12. 12. Mismatch Disability is a mismatch between the individual and their goals — the tools they have available to them in the environment where they are — their context Disability is not a personal trait and because it’s so context dependent, it is a relative condition. >>>>> Square peg, round hole: http://wp.production.patheos.com/blogs/adrianwarnock/files/2015/08/3546059144_1b33dfdc0e_o.jpg
  13. 13. Tools, Techn i q ues, a nd S trategies The bad news. If you’re looking for one tool, there isn’t one. And a tool is unlikely to ever solve everything for you — AI, Machine Learning… The good news. There are tools that you can use and we’ll go through some of those. - colour pickers for contrast - webAIM for general a11y help Techniques: they are the sorts of things that might be counter to the ways you’ve been doing things for a long time, so remain open to shifting your practices Strategies: this is an opportunity, and a call, to co-design — be curious evermore
  14. 14. Tools
  15. 15. WCAG 2.0 Structure • WCAG 2.0 has four governing principles. • There are twelve guidelines divided across the four principles. • Each guideline contains success criteria. • Each success criteria has specific, testable, technology-specific techniques. Image taken from: Michael Gaigg: Uber UI/UX http://www.michaelgaigg.com/blog/tag/techniques/ The principles are the starting place, lead to unintended consequences of a testable checklist. BUT if you dig into the techniques, WCAG explicitly says ‘this is not the only way’. The techniques are examples. There is room for innovation and thoughtfulness. P: Seeing, hearing, or touch until we invent Smell-o-vision O: Are you able to control and navigate the site U: can you make sense of the site, many concepts relate to usability R: the least understandable of the principles, has to do with making sure code is to spec. This makes sure that the content is future proof. Slide by Lisa Liskovoi, IDRC
  16. 16. Text alternatives for non-text content Common failures: missing, misused or incorrect alternative text. Example of image link Three ways to screw up alternative text for image links: - Not include any alternative text at all: will read image name (women_VD_mobile._V531155915_.jpg ) - Put in empty alt text. In this case the screen reader will go ah geeeez, obviously a link is not decorative, and read out the name of the image in an attempt to provide the user with some context (in this case that context will be women_VD_mobile._V531155915_.jpg - Have alt text that describes the image instead of the destination (function before form people, always think of the content first). The user will follow the link expecting to get diamond earrings, and instead find underwear Let’s see what they actually did… https://www.amazon.ca/b/ref=br_pdt_mgUpt?_encoding=UTF8&node=11117371011&pf_rd_m=A3DWYIK6Y9EEQB&pf_rd_s=&pf_rd_r=ZC2AEHK48MK2C2J8RV4Q&pf_rd_t=36701&pf_rd_p=5f5d3f79-4c45-4750-80e3-10251d6fb130&pf_rd_i=desktop&nocache=1501159292502 • Alternative text for icons • Empty or incorrect alternative text for image links • Use of title attribute Slide by Lisa Liskovoi, IDRC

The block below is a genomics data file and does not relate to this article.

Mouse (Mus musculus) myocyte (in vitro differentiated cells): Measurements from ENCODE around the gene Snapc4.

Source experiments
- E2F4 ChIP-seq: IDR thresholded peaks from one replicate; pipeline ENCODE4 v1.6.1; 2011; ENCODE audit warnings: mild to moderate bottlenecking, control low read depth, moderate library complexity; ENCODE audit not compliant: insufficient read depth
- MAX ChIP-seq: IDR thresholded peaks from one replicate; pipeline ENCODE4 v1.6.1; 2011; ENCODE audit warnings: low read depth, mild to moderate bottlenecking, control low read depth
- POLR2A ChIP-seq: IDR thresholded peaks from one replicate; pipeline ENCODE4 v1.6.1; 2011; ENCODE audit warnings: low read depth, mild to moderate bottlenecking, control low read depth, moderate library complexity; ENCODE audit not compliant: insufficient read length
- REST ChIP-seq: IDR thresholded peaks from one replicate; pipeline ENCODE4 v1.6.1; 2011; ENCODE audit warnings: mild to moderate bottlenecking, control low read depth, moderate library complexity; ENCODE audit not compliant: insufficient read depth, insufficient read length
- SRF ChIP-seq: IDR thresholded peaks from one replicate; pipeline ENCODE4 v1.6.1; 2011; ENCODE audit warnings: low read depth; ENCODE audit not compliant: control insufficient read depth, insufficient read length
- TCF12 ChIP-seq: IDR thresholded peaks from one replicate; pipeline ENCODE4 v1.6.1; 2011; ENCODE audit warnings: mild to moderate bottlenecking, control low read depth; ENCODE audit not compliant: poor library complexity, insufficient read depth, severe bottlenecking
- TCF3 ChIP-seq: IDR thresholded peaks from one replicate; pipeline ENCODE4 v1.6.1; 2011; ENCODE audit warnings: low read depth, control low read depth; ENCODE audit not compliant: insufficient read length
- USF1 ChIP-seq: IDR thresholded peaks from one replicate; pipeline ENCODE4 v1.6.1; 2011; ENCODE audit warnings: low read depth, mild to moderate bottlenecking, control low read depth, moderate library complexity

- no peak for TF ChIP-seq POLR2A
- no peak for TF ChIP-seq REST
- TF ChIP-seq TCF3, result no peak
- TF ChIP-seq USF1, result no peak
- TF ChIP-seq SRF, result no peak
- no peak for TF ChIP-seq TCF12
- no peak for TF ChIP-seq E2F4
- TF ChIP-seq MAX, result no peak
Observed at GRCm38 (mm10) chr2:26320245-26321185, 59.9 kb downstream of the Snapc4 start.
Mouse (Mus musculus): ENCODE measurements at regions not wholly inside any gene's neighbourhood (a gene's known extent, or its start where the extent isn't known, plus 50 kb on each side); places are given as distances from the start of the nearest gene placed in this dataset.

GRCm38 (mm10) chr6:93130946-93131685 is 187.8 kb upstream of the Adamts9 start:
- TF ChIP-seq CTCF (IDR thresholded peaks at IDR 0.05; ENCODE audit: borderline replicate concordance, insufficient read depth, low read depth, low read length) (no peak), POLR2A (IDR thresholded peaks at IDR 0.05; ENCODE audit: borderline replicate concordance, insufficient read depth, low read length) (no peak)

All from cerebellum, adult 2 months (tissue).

17. 17. Benefits of text alternatives • When images can’t load due to low bandwidth, user will see alternative text descriptions. • Improved Search Engine Optimization (SEO) • Alternative text descriptions can provide additional content in some cases. The other thing is that having proper alt text has other benefits outside of the AT user use case. Slide by Lisa Liskovoi, IDRC
  18. 18. Benefits of captions • Listen to programs in silence • Listen to programs in noisy environments like sports bars • Help children develop reading skills • Learn to read/speak a second language • Understand foreign programming • Makes content searchable A study by the Office of Communications, the regulatory body for UK television broadcasting conducted a study that showed that 80% of closed captioning users were not deaf or hard of hearing. Slide by Lisa Liskovoi, IDRC
  19. 19. Alternatives for audio-visual content Common failures: Inaccurate automatic captions This is a great example of a case where if WCAG is used as a checklist, you still end up excluding users. The WCAG captions requirement doesn’t state anything about quality assurance. If you have captions – any captions – you technically get a checkmark and pass the criterion. But would you consider this a pass? Hilarity aside, you’re not giving users any useful information about what’s happening. You could have a caption track that’s mostly gibberish and still “pass”. You have to think beyond meeting the checkpoint and about what the guideline is ACTUALLY trying to accomplish. Slide by Lisa Liskovoi, IDRC
  20. 20. https://opentextbc.ca/accessibilitytoolkit/ Amanda Coolidge, Sue Doner, Tara Robertson, and Josie Gray
  21. 21. https://opentextbc.ca/accessibilitytoolkit/ Amanda Coolidge, Sue Doner, Tara Robertson, and Josie Gray
  22. 22. Easy to see content Slide by Lisa Liskovoi, IDRC
  23. 23. Easy to see content Common failure: link text is differentiated from surrounding text using only colour. One way to make content easier to see is to separate foreground from background. Let’s say I’m looking at this on my phone and the screen is broken, so it’s really dim and I can’t see the colour. Slide by Lisa Liskovoi, IDRC